NBC creative commons

NBC Nearly Goes Creative Commons

Last February, on an especially cold day, author and Harvard scholar Doc Searls shot some pictures of ice crystals that had formed inside the old storm windows of his apartment, and put them up on the online photo sharing site Flickr. Searls is no newcomer when it comes to sharing his photos online. He has over 34,000 photos posted on Flickr and many of them are tagged generously with the Creative Commons (CC) licenses. The CC licenses give the public permission to use the licensed copyrighted work with certain terms. Searls gave the ice crystal photos a CC license that permits the distribution of his photos as long as he gets credit as an author. The license also permits the modification of the work as long as the modifications are distributed with the same CC license.  After Searls released the photos he waited for nature to take its course.

[/caption]In November 2009 a designer from NBC Universal found the photos and contacted Searls. In an email, NBC’s representative told Searls that their designers were creating graphic backgrounds for the coverage of the Vancouver Olympic Games and that in their search for winter images they came across Searls’s crystal photographs on Flickr. They had noticed that they could use the pictures as long as they credited Searls as the author. Since Searls’s photos would be used as the background to text, video and other images, NBC asked if they could credit him along with their design team when the credits ran at the conclusion of NBC’s final Olympic Broadcast. For Searls the NBC’s proposition was acceptable. “Those photos are meant to be used any way people like. I’m glad to accept payment when offered:)  But when not, running my name in the credits is fine,” said Searls in an email to NBC.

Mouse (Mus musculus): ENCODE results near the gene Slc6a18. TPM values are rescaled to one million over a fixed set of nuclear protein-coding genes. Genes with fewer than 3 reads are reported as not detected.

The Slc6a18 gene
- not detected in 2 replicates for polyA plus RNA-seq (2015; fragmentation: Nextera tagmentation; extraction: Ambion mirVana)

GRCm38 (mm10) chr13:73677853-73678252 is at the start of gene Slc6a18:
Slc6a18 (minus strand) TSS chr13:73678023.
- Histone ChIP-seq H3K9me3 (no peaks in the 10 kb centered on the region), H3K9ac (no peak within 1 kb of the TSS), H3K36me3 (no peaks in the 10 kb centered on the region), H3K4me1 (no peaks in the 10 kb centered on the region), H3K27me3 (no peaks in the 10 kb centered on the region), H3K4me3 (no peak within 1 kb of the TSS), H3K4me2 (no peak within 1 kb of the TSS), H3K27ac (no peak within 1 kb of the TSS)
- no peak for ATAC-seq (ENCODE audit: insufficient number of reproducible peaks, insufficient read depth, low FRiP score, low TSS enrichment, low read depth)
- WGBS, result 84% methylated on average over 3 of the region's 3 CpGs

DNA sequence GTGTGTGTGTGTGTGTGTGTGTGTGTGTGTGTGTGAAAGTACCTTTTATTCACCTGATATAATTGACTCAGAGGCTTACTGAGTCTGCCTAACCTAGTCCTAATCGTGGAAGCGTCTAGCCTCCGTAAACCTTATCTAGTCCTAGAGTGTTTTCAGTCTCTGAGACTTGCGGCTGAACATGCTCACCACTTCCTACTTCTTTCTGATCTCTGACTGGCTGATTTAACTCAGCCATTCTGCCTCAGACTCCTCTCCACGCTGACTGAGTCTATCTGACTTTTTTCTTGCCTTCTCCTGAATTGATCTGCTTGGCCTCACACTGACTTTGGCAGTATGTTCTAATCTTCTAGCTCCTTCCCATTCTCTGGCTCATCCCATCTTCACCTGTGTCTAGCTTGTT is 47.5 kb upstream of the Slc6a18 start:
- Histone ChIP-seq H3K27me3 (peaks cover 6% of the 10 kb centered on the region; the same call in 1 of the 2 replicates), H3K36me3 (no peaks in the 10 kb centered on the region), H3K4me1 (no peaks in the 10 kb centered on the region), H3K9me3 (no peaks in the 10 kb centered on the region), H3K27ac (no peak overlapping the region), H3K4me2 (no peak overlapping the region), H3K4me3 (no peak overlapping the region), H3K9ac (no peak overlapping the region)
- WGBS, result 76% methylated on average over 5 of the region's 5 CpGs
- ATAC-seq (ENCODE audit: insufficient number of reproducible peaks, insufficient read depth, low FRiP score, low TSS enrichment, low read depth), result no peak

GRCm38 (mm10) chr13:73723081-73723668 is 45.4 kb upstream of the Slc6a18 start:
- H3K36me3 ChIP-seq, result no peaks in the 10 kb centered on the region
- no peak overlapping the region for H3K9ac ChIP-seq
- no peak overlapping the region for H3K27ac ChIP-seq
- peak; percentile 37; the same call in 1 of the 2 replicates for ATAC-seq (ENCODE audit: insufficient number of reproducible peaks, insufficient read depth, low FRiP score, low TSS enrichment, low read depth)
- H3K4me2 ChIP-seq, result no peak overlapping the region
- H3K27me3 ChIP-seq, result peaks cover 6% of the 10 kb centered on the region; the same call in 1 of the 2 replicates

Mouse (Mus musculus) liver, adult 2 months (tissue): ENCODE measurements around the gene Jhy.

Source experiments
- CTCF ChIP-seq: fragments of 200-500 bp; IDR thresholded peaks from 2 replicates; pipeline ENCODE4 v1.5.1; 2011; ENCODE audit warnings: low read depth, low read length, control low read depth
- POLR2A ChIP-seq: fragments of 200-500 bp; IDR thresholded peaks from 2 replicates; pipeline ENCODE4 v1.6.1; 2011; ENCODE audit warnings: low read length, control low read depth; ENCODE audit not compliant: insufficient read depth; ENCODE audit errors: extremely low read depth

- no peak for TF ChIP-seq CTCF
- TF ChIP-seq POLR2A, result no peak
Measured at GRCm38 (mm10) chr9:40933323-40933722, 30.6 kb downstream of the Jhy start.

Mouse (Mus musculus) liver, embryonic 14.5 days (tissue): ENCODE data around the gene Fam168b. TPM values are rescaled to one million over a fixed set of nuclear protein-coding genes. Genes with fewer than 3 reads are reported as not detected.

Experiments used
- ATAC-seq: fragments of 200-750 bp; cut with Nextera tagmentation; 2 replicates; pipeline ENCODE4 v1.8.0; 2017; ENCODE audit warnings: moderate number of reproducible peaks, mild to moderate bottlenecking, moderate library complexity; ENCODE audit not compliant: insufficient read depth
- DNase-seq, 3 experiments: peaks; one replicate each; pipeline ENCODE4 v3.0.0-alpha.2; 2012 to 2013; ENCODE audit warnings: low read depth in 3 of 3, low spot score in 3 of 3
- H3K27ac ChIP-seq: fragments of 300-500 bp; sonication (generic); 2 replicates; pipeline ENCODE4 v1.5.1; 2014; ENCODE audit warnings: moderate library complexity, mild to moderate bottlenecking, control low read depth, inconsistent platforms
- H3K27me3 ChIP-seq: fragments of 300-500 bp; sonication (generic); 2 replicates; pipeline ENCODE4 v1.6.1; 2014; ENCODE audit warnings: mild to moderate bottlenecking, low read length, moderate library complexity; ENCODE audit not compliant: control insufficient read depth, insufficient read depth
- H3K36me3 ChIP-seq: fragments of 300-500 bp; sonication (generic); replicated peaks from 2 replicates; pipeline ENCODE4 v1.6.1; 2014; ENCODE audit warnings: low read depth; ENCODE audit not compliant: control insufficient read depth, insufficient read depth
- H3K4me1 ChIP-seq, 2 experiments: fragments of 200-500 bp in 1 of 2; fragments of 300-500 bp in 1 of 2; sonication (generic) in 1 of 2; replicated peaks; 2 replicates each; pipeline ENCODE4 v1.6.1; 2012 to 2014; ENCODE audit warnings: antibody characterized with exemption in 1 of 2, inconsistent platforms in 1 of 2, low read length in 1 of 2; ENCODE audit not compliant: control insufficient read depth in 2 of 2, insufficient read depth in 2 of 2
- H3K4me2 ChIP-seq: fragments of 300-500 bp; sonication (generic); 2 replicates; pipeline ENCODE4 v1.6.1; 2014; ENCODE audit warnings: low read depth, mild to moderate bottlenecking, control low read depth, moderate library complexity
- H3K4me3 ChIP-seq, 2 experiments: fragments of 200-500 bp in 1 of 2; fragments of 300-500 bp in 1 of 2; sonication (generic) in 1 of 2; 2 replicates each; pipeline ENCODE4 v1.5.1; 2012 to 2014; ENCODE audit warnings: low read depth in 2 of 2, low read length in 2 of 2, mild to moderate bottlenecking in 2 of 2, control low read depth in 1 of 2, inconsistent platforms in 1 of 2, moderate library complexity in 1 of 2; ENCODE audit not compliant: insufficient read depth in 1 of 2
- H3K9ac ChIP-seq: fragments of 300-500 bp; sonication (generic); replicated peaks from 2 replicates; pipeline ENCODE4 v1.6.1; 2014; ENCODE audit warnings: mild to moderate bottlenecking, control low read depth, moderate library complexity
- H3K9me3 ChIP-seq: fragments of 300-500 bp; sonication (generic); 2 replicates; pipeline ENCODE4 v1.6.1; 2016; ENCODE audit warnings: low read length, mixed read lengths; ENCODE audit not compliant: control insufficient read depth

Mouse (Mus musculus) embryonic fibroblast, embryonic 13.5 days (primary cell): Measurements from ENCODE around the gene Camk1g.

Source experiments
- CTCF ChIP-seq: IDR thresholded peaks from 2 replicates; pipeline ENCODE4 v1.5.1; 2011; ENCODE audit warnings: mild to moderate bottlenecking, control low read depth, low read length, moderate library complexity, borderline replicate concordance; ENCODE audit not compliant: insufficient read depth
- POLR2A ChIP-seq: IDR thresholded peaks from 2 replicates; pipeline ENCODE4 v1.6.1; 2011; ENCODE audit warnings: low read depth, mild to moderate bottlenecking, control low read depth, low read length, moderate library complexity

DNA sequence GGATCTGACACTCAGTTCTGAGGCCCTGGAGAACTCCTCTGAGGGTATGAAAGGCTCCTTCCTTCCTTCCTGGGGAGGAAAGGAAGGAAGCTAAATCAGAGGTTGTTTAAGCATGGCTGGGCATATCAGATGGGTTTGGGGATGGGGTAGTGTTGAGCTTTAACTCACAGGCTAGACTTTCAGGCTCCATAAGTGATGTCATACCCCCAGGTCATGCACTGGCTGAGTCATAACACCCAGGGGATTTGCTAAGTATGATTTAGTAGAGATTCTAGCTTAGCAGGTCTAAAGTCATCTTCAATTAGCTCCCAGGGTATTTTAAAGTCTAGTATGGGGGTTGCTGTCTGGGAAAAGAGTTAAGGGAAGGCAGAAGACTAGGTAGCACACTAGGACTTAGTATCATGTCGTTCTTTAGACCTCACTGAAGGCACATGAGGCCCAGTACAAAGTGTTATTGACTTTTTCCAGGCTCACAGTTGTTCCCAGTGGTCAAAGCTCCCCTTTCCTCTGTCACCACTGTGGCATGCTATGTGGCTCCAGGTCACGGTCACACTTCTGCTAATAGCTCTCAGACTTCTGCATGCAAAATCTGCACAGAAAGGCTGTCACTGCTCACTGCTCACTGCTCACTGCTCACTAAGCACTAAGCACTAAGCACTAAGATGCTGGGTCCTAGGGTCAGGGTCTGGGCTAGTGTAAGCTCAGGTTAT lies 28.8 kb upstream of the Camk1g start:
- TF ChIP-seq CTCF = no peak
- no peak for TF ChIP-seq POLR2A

After getting the permission NBC was not shy in using Searls’s photos. The ice crystal images were used in transition graphics with the Olympic logo, in background of the digital studio sets, in event information graphics and just about in every other graphic element of the NBC’s Olympic broadcasts. Searls’s photos, which had received just over 1,000 views in Flickr suddenly had a daily audience of over 20 million American sports fans.

Doc Searls, CC By-SA 2.0
Doc Searls CC-By-SA

So far, this sounds like a sweet story of web 2.0 publishing, where big media company designer and amateur photographers can collaborate without the need of getting lawyers involved. Searls had already granted the public, including NBC, a permission to use his photos by attaching a public license to them. One could read the email exchange between Searls and NBC so that NBC wanted to waive the attribution part of the license or that NBC wanted to waive the whole license and replace it with another one. Having two non-lawyers agreeing in an email about copyright licensing could spell disaster. Especially when the license Doc Searls used did not only require credit but also that the adaptations made from Searls’s photos share the same license terms.